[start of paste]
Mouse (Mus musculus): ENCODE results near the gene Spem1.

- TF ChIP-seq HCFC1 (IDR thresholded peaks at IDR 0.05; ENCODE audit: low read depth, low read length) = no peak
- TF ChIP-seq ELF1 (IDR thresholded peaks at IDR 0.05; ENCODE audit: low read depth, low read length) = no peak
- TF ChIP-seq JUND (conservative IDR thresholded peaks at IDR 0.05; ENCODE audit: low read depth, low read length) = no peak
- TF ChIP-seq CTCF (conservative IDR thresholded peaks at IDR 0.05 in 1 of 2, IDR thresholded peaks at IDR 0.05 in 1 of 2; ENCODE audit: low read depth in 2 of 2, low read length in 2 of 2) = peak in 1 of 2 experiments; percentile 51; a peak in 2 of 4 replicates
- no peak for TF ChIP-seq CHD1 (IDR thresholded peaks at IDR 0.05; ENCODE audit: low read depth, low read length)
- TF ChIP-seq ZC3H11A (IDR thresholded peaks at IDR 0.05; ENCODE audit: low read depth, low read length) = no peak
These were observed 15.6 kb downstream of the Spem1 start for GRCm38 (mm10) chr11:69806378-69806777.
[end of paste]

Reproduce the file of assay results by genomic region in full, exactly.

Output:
Mouse (Mus musculus): ENCODE results near the gene Spem1.

- TF ChIP-seq HCFC1 (IDR thresholded peaks at IDR 0.05; ENCODE audit: low read depth, low read length) = no peak
- TF ChIP-seq ELF1 (IDR thresholded peaks at IDR 0.05; ENCODE audit: low read depth, low read length) = no peak
- TF ChIP-seq JUND (conservative IDR thresholded peaks at IDR 0.05; ENCODE audit: low read depth, low read length) = no peak
- TF ChIP-seq CTCF (conservative IDR thresholded peaks at IDR 0.05 in 1 of 2, IDR thresholded peaks at IDR 0.05 in 1 of 2; ENCODE audit: low read depth in 2 of 2, low read length in 2 of 2) = peak in 1 of 2 experiments; percentile 51; a peak in 2 of 4 replicates
- no peak for TF ChIP-seq CHD1 (IDR thresholded peaks at IDR 0.05; ENCODE audit: low read depth, low read length)
- TF ChIP-seq ZC3H11A (IDR thresholded peaks at IDR 0.05; ENCODE audit: low read depth, low read length) = no peak
These were observed 15.6 kb downstream of the Spem1 start for GRCm38 (mm10) chr11:69806378-69806777.